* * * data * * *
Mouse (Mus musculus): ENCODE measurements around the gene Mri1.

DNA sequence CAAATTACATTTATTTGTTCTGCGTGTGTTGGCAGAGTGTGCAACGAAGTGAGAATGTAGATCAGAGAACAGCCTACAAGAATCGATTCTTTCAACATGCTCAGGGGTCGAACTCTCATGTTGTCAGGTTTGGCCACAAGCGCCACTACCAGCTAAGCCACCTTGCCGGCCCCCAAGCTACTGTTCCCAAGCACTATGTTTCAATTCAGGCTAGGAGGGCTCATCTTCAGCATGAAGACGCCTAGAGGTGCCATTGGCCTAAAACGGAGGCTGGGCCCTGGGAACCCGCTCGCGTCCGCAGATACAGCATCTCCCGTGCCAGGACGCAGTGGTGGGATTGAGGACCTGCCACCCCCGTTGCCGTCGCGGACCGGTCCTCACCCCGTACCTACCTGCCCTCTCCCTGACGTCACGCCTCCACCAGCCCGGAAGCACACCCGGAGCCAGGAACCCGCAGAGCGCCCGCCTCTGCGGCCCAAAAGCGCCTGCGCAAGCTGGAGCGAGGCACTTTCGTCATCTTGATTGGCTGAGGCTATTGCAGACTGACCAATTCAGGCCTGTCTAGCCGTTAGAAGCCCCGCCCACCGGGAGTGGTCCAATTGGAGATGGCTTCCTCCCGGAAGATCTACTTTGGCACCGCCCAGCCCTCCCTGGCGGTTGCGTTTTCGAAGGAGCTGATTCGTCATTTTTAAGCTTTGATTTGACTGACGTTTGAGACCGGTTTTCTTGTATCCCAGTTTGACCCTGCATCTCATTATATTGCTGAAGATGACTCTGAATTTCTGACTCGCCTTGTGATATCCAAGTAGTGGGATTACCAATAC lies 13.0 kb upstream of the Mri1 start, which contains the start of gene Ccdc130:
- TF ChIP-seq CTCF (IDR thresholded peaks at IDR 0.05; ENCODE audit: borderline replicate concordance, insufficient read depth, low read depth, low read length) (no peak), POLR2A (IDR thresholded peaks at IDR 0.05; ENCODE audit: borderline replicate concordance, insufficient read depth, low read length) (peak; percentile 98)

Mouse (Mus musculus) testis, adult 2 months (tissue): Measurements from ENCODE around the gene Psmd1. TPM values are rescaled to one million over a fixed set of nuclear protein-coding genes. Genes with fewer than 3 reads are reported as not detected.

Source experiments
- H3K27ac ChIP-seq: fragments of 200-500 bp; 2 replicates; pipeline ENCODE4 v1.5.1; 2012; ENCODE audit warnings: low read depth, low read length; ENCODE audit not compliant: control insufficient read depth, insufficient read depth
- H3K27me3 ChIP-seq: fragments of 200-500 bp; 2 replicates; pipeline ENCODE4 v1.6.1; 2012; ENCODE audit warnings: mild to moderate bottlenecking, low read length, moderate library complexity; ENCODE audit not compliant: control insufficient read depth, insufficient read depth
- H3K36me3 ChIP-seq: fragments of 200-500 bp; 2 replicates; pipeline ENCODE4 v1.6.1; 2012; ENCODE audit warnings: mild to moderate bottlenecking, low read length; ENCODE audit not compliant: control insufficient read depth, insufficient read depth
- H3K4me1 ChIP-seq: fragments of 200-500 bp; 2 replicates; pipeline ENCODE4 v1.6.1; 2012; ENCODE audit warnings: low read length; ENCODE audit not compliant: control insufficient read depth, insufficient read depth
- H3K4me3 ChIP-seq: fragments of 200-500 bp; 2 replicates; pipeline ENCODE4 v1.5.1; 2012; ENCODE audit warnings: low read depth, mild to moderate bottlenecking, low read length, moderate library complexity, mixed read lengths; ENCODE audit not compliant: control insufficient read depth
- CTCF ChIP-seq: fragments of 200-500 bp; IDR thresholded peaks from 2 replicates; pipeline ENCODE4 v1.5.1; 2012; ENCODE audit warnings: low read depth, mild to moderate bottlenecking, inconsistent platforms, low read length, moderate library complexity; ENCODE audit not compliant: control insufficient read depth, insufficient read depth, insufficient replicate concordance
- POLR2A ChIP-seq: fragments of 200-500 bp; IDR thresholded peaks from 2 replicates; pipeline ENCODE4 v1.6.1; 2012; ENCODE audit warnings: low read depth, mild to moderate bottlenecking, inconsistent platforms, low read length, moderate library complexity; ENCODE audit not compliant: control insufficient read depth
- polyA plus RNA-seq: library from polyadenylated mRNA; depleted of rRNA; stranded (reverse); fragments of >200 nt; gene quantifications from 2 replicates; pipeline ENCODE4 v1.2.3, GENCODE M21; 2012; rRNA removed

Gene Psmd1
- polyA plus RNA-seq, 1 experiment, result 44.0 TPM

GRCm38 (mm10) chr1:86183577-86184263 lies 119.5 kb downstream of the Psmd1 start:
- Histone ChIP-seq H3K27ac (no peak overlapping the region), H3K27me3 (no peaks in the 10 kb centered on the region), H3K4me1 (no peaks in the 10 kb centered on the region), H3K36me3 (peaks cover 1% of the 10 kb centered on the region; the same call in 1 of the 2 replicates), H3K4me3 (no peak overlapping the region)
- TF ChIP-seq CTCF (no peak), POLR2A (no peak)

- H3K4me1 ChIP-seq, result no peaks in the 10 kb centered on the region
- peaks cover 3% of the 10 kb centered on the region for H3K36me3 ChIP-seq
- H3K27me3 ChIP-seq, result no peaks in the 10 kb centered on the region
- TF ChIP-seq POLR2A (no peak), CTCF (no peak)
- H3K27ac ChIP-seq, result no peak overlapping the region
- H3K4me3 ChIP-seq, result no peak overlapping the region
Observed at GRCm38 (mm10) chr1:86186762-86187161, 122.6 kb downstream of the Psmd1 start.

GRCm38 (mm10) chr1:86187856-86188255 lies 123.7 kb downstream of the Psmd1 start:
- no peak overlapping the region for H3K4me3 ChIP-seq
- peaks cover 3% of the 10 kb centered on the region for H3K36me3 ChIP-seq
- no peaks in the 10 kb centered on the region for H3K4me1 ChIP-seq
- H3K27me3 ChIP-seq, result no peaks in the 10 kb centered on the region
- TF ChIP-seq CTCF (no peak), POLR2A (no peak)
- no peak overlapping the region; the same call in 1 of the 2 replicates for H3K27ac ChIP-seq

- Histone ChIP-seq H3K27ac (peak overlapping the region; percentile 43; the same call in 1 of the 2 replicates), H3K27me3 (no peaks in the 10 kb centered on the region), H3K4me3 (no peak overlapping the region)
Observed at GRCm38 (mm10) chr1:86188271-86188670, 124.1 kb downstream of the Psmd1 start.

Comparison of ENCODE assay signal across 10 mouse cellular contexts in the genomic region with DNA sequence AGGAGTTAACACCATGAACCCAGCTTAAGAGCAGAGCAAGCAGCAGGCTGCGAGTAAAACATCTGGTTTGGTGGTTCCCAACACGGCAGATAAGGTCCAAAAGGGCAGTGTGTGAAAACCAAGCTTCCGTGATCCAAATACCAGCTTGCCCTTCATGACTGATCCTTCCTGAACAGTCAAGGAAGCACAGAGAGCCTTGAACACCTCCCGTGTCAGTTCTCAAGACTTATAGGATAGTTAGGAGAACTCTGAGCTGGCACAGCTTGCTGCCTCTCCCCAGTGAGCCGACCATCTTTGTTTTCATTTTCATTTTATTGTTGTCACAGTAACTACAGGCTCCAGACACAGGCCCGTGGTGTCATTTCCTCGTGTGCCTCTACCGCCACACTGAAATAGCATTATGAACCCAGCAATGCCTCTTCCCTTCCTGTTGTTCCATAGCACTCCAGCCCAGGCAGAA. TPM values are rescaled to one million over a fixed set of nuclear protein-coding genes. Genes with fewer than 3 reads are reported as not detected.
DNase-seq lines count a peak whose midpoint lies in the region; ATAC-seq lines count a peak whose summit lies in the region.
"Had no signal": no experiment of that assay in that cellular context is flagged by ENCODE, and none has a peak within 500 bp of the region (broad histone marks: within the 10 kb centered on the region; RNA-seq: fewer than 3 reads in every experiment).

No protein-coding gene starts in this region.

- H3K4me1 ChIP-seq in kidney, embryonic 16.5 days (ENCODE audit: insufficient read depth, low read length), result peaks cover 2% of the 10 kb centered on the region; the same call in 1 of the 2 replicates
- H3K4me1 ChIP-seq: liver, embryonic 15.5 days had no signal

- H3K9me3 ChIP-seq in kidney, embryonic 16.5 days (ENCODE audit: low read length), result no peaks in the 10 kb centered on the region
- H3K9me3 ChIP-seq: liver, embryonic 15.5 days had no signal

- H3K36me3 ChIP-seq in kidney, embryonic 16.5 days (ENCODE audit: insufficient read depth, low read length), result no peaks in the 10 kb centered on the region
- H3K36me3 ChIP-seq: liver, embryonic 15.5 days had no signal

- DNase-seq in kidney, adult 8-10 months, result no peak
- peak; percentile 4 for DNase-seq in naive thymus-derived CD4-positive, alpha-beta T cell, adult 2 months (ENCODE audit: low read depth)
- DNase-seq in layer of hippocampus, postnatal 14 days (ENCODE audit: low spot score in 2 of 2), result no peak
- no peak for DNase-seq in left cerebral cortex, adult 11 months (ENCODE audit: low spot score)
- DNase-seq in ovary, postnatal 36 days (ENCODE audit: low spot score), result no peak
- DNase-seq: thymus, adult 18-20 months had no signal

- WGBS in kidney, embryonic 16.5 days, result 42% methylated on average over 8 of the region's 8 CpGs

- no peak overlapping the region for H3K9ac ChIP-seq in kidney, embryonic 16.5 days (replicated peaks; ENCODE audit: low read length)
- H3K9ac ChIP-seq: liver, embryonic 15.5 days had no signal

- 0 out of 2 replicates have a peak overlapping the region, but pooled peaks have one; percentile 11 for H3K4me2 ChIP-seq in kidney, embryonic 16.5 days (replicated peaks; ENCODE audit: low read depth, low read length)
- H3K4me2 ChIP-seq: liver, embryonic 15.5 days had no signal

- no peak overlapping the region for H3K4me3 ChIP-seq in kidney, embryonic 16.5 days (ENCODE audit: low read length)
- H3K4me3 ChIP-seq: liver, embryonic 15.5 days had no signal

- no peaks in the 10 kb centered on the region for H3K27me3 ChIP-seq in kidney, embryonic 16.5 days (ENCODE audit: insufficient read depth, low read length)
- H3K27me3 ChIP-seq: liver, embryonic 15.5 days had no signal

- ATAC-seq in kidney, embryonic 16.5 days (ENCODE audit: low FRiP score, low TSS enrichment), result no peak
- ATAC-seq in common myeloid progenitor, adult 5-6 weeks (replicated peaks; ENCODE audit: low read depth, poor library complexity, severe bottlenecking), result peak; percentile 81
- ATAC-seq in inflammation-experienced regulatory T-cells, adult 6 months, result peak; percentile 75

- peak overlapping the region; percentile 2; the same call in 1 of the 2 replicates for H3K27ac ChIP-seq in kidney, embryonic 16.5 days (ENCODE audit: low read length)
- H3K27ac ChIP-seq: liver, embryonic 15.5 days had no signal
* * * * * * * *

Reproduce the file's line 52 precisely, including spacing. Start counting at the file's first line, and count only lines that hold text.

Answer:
- no peak overlapping the region for H3K9ac ChIP-seq in kidney, embryonic 16.5 days (replicated peaks; ENCODE audit: low read length)